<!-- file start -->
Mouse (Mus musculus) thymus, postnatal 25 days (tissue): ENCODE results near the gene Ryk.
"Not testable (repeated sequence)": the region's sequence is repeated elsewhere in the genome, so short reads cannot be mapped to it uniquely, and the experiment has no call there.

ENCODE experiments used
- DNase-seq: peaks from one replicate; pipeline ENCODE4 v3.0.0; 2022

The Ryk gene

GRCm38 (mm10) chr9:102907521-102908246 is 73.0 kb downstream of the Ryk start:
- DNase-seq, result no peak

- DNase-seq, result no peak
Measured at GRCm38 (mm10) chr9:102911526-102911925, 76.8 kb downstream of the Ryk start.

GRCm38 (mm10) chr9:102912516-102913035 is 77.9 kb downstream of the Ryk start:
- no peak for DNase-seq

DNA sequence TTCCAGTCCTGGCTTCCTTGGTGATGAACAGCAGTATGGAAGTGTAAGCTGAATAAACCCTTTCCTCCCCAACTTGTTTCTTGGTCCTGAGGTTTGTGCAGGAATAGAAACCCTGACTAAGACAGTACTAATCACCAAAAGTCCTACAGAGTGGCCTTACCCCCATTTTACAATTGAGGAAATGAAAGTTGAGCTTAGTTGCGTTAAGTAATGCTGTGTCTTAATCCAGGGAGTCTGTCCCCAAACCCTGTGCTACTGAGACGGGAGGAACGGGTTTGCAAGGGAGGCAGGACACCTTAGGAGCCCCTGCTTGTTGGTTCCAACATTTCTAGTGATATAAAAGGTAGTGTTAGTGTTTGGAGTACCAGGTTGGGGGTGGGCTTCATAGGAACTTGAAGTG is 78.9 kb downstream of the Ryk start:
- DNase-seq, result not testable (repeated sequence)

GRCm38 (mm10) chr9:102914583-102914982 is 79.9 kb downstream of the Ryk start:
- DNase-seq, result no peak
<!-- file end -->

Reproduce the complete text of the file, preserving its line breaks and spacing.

Mouse (Mus musculus) thymus, postnatal 25 days (tissue): ENCODE results near the gene Ryk.
"Not testable (repeated sequence)": the region's sequence is repeated elsewhere in the genome, so short reads cannot be mapped to it uniquely, and the experiment has no call there.

ENCODE experiments used
- DNase-seq: peaks from one replicate; pipeline ENCODE4 v3.0.0; 2022

The Ryk gene

GRCm38 (mm10) chr9:102907521-102908246 is 73.0 kb downstream of the Ryk start:
- DNase-seq, result no peak

- DNase-seq, result no peak
Measured at GRCm38 (mm10) chr9:102911526-102911925, 76.8 kb downstream of the Ryk start.

GRCm38 (mm10) chr9:102912516-102913035 is 77.9 kb downstream of the Ryk start:
- no peak for DNase-seq

DNA sequence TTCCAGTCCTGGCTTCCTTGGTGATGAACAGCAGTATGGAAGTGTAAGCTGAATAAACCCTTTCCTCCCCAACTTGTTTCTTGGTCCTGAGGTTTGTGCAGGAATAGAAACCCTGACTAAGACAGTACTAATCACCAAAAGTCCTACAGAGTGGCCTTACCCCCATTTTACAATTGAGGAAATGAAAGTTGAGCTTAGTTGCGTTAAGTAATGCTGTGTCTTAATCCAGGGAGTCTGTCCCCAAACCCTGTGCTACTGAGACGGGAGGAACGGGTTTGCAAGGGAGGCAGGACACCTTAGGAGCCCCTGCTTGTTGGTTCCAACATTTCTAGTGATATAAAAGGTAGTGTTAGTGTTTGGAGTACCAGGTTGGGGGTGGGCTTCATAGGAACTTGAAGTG is 78.9 kb downstream of the Ryk start:
- DNase-seq, result not testable (repeated sequence)

GRCm38 (mm10) chr9:102914583-102914982 is 79.9 kb downstream of the Ryk start:
- DNase-seq, result no peak